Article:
Another feature on many half-day trips from Hoi An to My Son Sanctuary is the Sa Huynh Champa Culture Museum, which explores the roles of the independent Sa Huynh tribe in the development of the civilisation of Champa through artefacts and personal accounts. Any further research into Cham culture and history can be done at the Museum of Cham Sculpture in Da Nang, just 40 minutes to the north of Hoi An and the location of the world’s largest collection of Cham sculptures. These give great accounts of the Cham people’s artisanal skill in sculpting along with a history of their expansion through Asia and foray into Islam.

Check our best tour to My Son Sanctuary: My Son Sanctuary by Jeep BoatMy Son Sanctuary Half day Tour, or Hoi An Da Nang Jeep Tour.

When to go to My Son Sanctuary?

Unfortunately for the Cham, much of their kingdom was subjected to brutal rains during the wet season, which did and still does lash the central and south of Vietnam at different times during the year. My Son Sanctuary was exposed to the same dangers of the central wet season, and much of the wear of the buildings is due to vicious rain erosion over hundreds of years.

Avoiding these rains should be your biggest concern if visiting My Son Sanctuary; Hoi An’s wet season occurs during the later months in the year, most prominently over October and November. Of course, a lot of time spent at My Son Sanctuary is outside, but cover can be sought within the temples should the skies open up to a downpour.

The ideal time to visit My Son Sanctuary is January when temperatures are cool and rain is minimal. There is also a good chance that the mysterious mist will descend from the mountains and create beautiful photo opportunities above the temples and in front of the forested mountains. Another great time to go to this place would be the official dry season, from March to August, when rains are very rare but soaring temperatures can make for sweaty visits, along with a powerful sunshine that beams dangerously from above.

My Son Sanctuary

What to Bring to My Son Sanctuary?

Your camera – In an area as beautiful and enigmatic as My Son Sanctuary, you will be able to fill an SD card full of evocative and truly artistic snaps.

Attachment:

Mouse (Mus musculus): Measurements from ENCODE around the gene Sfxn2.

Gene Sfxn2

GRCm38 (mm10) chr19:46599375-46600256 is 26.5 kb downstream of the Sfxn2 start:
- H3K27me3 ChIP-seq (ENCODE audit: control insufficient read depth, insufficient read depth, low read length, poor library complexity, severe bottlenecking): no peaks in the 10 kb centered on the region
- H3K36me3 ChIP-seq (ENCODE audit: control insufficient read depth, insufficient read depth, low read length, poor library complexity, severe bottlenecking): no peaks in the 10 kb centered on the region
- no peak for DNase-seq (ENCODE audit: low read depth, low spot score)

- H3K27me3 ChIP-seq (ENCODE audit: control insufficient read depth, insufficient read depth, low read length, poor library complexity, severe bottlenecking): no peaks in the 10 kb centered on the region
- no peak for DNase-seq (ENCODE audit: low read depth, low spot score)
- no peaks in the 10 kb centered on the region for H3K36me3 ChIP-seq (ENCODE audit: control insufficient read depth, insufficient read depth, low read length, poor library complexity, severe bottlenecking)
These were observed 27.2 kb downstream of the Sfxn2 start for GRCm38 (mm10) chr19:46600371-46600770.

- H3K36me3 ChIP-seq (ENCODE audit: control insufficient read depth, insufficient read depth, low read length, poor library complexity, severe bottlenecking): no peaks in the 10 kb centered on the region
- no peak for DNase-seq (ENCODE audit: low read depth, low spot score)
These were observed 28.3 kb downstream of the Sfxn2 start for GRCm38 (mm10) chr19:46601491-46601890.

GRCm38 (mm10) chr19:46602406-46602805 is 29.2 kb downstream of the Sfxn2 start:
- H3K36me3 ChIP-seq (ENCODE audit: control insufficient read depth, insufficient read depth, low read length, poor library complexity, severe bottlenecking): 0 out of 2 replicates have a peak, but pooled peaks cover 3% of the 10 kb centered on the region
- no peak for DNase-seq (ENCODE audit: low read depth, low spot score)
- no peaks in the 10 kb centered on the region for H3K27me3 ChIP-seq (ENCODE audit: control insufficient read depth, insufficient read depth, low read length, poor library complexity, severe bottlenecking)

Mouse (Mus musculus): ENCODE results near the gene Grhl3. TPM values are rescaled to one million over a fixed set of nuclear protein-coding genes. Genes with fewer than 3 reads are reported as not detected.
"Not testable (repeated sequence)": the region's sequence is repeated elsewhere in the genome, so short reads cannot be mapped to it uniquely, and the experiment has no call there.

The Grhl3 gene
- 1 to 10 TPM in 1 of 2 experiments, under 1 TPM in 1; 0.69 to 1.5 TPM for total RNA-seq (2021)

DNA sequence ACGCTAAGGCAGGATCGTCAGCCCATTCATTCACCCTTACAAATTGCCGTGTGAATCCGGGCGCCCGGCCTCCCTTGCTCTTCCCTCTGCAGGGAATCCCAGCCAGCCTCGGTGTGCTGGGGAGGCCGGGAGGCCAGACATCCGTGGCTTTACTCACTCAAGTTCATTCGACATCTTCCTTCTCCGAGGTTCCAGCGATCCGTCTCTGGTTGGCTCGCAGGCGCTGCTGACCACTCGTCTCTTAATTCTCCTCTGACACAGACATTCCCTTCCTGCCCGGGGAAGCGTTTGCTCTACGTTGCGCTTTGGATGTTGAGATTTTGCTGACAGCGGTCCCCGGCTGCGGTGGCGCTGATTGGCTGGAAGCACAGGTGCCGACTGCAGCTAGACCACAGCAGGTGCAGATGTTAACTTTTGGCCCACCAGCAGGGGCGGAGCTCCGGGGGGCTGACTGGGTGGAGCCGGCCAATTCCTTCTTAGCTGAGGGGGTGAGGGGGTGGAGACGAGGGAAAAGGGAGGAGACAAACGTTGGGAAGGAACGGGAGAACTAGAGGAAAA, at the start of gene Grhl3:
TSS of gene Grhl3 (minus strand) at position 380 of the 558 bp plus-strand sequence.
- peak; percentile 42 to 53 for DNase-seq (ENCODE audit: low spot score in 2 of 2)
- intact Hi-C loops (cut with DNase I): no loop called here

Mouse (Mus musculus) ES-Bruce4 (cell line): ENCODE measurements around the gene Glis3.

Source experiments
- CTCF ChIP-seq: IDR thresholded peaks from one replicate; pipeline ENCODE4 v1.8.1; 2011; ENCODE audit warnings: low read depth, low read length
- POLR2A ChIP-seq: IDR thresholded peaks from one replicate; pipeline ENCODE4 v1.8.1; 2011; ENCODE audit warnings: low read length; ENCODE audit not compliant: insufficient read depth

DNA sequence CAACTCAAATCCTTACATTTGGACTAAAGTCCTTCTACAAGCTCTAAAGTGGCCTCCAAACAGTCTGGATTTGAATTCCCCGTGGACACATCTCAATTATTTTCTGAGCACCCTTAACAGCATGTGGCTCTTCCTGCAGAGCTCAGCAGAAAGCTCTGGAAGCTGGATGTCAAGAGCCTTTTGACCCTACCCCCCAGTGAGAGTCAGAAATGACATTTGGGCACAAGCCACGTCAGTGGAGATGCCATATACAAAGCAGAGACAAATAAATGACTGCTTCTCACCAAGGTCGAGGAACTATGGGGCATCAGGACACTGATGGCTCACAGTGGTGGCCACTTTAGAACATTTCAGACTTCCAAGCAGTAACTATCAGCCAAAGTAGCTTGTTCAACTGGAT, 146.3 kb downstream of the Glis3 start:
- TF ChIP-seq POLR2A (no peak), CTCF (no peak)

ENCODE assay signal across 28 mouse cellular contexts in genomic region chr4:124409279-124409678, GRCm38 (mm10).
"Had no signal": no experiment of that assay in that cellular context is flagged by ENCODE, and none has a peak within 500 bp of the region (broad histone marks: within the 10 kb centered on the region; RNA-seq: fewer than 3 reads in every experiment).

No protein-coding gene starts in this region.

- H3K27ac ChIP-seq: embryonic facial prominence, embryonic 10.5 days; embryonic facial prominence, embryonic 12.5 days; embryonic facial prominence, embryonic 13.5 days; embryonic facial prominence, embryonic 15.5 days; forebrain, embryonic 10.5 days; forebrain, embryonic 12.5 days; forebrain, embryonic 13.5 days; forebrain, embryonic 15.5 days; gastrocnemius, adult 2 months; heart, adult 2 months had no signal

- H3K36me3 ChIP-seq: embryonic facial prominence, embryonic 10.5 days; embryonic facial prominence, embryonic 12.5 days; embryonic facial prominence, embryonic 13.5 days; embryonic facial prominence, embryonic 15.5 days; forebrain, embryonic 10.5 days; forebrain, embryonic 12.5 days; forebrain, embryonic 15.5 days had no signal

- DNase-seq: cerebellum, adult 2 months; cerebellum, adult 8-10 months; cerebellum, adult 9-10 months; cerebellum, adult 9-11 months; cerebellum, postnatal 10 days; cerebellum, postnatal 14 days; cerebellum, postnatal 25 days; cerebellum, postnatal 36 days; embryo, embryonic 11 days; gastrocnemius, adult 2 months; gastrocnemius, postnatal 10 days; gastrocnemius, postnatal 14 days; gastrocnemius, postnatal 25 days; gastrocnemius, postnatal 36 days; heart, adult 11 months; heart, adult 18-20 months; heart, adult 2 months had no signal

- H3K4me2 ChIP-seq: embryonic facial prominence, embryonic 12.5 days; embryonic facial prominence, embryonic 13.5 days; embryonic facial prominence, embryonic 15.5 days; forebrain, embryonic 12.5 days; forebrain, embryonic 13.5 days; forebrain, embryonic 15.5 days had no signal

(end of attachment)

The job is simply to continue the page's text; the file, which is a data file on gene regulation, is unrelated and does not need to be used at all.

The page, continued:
Sun cream – Even during the wet season, My Son Sanctuary can still get a tickle of sunshine. In the dry season, especially over May, June and July, the sun will be in full force, so bring skin protection.

A raincoat – Necessary during the rainy season, a good raincoat will ensure that you don’t have to spend most of your time hiding underneath temple roofs. Doing so for a bit is actually encouraged if possible; the rain that falls on the buildings, mountains and jungles provides an amazingly tranquil atmosphere in a truly ancient setting.

Walking shoes – Tour companies usually spend around 2 hours in the majesty of My Son Sanctuary, meaning that you will be required to do quite a bit of walking, as well as some mild climbing up potentially slippery steps. Bring a good pair of walking shoes to make this much more comfortable.

How to get to My Son Sanctuary?

On a Private Tour

For both the convenience of travel and the information afforded by a professional guide, a private tour is the best option for getting to My Son Sanctuary from Hoi An. Leaving early in the morning, your private car or Jeep will travel along roads flanked by lush jungle, arriving at My Son Sanctuary an hour later in time for the cultural dance. After 1.5 to 2 hours of exploring, you will either return by road or along the Thu Bon River connecting My Son Sanctuary and Hoi An, which is done via boat on tours such as this.

On a Motorbike

Independent travellers with a sense for adventure can rent out a motorbike and drive the scenic road for about 1.5 hours from Hoi An to My Son Sanctuary. Simply park the bike for about 10,000 VND ($0.45 USD) and pay the entry fee of 150,000 VND ($6.70) for international visitors or 100,000 VND for Vietnamese, before strolling around at your own pace. As mentioned before, there is a distinct lack of English information, and solo bikers don’t get the privilege of attending the cultural dance, but if you’re just after photo opportunities in mysterious temple ruins, then this is a good option.

Via Public Transport

Not much exists in the way of public transport between Hoi An and My Son Sanctuary, most probably to promote tours around Hoi An. Information on public buses is scant to say the least, but motorbike taxis can be taken from anywhere around the town. You will have to haggle for the price, and be expected to pay a little more if you want your driver to wait for you to explore My Son Sanctuary, but these are always cheaper than car taxis and a thrilling way to see the ancient site.